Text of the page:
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Canada, the IDB and the Americas: Development and prosperity

Luis Alberto Moreno


I am pleased to mark the 20th anniversary of FOCAL, Canada’s leading centre for ideas and analysis on the Western Hemisphere. This year also marks the 20th anniversary of Canada’s membership in the Organization of American States (OAS). Over two decades Canada has played an important political role in the hemisphere, a natural evolution of Canada’s long history of migration, business and financial links with the countries of Latin America and the Caribbean.

Canada has been a member of the Inter-American Development Bank (IDB), the largest source of multilateral development financing in the hemisphere, for nearly four decades now. And in recent years, Canada has stepped up to support the IDB through the global financial crisis.

Canada made the bold announcement that it would provide the IDB with US$4 billion in temporary callable capital at the Summit of the Americas in April 2009. Callable capital, which is pledged by member countries though not paid in, is a key factor in our financial strength. By temporarily increasing its share, Canada enabled us to continue lending to many of the most vulnerable countries during the financial crisis.

The Canadian government followed up on this signature commitment by playing a leading role in concluding the IDB’s 9th general capital increase in March 2010, which expanded our capital base from US$100 billion to US$170 billion. This will enable the IDB to help finance the unfinished work of development in critical areas such as education, health, housing, energy and adaptation to climate change in the years ahead.

Latin America and the Caribbean have rarely been in a better position to take on these challenges. Economic growth in the region is forecast to average 4.5 per cent this year, twice the estimated U.S. rate and four times faster than that of the eurozone. Fiscal deficits in Latin America are expected to average 2.3 per cent of gross domestic product in 2010, compared with 6.8 per cent in the eurozone and 10.6 per cent in the U.S. The region’s total public debt is roughly only half the level of Europe and the U.S.

And Canada is well placed to participate in that growth. It has strong, stable financial institutions with deep roots in the region. Its mining, professional services, construction and other companies are active across the hemisphere. Canadian pension and other fund managers are taking advantage of public-private partnerships and other opportunities to invest in infrastructure and other means of long-term development.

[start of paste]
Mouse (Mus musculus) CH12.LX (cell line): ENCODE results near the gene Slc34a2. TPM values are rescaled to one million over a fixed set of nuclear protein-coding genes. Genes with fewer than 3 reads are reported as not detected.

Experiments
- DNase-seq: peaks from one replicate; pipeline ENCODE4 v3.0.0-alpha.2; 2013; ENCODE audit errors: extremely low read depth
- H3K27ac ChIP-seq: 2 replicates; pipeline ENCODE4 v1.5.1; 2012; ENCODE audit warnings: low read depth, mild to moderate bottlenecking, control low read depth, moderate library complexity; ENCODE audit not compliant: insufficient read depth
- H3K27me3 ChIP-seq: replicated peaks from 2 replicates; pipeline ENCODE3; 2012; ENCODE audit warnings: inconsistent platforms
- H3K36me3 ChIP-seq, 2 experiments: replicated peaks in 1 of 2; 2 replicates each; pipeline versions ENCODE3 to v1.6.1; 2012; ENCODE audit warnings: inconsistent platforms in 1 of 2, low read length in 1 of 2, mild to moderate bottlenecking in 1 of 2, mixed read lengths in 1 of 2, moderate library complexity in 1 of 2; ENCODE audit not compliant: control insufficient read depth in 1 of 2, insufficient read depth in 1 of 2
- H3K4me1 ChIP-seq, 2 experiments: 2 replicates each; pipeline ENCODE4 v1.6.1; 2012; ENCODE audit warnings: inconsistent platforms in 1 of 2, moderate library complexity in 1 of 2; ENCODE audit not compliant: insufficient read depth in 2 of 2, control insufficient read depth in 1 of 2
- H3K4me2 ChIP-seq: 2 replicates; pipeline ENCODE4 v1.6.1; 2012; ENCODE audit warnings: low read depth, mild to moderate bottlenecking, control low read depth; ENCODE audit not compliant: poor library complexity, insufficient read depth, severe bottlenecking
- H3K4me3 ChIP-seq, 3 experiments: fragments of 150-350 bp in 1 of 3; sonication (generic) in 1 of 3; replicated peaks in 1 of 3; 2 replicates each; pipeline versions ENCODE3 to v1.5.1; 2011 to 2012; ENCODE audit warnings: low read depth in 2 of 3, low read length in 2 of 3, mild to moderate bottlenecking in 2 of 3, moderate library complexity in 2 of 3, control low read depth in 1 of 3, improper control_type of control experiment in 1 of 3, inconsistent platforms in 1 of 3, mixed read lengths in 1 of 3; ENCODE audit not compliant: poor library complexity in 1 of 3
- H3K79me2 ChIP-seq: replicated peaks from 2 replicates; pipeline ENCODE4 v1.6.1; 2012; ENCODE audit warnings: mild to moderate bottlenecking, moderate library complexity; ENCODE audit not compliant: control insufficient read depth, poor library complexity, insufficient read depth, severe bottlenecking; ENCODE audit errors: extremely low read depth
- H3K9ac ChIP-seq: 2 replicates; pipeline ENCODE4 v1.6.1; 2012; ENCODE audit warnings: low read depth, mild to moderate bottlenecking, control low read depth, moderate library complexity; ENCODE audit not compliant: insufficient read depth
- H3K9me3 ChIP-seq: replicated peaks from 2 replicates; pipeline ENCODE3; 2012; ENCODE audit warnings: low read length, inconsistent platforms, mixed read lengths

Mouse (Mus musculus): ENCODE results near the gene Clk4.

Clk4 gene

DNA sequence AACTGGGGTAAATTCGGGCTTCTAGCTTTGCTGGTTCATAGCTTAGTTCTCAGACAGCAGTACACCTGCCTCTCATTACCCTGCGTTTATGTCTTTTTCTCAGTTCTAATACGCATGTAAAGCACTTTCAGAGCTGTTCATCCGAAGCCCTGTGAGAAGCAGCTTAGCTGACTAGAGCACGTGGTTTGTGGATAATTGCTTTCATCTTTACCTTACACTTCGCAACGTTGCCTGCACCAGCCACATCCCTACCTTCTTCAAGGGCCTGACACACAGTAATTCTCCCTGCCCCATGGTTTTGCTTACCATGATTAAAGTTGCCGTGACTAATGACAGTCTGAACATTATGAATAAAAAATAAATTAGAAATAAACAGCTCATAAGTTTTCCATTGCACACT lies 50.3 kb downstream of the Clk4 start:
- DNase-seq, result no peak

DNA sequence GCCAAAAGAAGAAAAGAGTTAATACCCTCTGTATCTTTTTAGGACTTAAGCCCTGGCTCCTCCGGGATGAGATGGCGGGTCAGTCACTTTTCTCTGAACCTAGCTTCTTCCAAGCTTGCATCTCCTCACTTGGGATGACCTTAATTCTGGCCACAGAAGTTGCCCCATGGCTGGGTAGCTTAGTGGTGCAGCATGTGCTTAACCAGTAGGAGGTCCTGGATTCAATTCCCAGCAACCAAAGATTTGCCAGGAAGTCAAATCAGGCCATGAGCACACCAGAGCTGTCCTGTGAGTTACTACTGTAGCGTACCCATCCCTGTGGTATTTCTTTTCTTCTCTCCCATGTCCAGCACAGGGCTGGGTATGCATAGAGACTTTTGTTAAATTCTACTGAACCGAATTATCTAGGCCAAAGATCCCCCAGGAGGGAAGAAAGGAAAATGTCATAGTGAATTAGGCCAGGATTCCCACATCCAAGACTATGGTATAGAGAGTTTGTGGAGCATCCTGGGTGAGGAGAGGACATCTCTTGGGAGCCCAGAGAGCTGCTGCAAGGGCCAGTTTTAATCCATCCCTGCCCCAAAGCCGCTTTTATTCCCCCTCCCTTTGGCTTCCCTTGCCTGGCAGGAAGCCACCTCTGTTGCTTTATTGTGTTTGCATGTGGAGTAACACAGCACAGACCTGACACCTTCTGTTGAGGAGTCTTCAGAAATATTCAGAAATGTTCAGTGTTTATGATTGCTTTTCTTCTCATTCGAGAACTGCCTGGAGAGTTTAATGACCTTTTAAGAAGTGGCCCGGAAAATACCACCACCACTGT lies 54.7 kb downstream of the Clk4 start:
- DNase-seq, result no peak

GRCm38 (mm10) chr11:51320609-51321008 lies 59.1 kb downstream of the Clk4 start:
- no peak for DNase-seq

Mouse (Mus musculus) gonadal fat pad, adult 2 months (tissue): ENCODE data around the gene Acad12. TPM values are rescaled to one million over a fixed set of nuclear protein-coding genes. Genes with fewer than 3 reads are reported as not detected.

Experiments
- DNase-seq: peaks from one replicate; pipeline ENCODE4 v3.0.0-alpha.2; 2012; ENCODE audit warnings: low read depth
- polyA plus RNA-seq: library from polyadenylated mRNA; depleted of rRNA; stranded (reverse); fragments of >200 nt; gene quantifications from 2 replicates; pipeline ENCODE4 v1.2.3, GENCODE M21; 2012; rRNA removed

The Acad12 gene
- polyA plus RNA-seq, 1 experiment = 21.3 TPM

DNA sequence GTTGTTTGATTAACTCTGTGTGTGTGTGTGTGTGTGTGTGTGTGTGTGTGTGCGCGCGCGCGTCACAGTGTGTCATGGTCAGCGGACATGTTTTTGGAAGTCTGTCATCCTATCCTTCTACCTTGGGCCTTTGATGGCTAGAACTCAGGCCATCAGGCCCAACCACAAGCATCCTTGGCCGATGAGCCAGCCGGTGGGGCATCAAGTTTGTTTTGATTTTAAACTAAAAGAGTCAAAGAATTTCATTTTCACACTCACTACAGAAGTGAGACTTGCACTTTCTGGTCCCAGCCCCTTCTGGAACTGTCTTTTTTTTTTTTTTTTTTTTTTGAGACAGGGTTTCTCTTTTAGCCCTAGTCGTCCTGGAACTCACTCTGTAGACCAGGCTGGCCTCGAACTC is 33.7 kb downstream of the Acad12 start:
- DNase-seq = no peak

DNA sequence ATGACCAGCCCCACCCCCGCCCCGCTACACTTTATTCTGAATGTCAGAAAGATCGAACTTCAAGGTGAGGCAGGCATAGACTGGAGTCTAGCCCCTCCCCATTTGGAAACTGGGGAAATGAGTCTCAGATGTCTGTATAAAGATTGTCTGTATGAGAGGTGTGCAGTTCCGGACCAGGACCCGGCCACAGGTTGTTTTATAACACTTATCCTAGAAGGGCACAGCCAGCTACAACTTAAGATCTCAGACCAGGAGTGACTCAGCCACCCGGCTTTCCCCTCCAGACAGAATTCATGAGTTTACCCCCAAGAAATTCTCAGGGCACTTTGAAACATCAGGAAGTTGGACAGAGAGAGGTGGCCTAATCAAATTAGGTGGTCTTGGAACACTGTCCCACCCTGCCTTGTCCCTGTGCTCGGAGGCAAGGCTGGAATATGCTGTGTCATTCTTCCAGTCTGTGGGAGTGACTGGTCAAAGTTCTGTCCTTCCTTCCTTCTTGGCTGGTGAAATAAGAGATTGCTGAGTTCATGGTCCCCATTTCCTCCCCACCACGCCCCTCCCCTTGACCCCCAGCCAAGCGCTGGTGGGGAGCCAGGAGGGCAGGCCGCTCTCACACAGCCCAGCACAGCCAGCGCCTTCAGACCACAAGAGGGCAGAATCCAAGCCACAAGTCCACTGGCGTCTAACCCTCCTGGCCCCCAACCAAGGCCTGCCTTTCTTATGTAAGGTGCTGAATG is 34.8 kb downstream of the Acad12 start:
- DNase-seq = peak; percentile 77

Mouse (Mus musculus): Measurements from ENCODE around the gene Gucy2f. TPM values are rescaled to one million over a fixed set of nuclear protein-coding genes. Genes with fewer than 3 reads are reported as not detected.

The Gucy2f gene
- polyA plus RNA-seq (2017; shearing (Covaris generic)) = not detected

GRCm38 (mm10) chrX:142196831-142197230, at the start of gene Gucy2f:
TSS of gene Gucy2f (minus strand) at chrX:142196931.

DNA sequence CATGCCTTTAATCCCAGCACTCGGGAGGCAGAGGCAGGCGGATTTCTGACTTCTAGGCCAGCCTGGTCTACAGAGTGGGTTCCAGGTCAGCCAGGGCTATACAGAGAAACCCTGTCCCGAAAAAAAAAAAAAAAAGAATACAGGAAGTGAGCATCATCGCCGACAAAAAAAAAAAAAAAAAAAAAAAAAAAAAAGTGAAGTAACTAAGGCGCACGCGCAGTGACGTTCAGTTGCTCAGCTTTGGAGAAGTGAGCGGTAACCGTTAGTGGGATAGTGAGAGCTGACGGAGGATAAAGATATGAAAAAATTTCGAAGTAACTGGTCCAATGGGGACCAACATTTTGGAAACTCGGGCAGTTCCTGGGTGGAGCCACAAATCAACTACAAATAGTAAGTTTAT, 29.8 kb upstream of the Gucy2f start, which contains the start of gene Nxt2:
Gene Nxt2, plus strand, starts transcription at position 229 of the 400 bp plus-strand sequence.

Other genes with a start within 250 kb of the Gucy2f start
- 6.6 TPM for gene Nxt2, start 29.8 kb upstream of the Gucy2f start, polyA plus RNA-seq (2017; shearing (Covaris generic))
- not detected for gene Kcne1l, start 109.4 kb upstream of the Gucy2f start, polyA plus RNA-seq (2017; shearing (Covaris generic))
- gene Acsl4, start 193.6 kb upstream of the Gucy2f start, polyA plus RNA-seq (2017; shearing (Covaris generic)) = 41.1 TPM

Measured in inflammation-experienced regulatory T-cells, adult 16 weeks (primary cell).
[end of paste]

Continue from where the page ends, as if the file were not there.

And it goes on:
The Canadian government has consistently supported democratic, social and economic development, as well as regional stability, in our region. Canada’s new free trade agreements with Colombia, Panama and Peru, coupled with the older Chilean deal and the North American Free Trade Agreement and others that are in the works, are an important vote of confidence in the region and will help build continued mutual prosperity for years to come.

There is no better example of Canada’s role than Haiti. Over the years, Canada has opened its doors to thousands of Haitian migrants. Canada has a long-standing commitment to Haiti’s political, social and economic development and Haitian security. Since January’s devastating earthquake, Canada has been a leader of the international response effort. Canada was the first IDB member to forgive its share of Haiti’s debt with the Bank, and our general capital increase ensures the IDB will be able to devote more than US$2 billion in new grant monies to Haiti in the coming decade.

Before the earthquake, the IDB and FOCAL partnered in a joint effort to expand Haiti’s private sector and harness business opportunities for the people of Haiti. These efforts are now doubly important, and I look forward to continued partnerships with FOCAL.

Next spring, Canada will host the IDB’s 52nd annual meeting in Calgary. This is a superb opportunity for Canadians and Canadian business leaders to connect with the political and corporate leaders of the Western Hemisphere and explore the growing financial and trade opportunities in the region. Our annual meeting is the premier annual financial gathering uniting Latin America, the Caribbean and North America. The theme for the Calgary meeting, sustainable prosperity, notes that this is a moment to seize opportunities —for continued growth, expanded trade and ever more solid relationships. I invite all Canadians interested in the future of the hemisphere to join us.

Luis Alberto Moreno is President of the Inter-American Development Bank (IDB).


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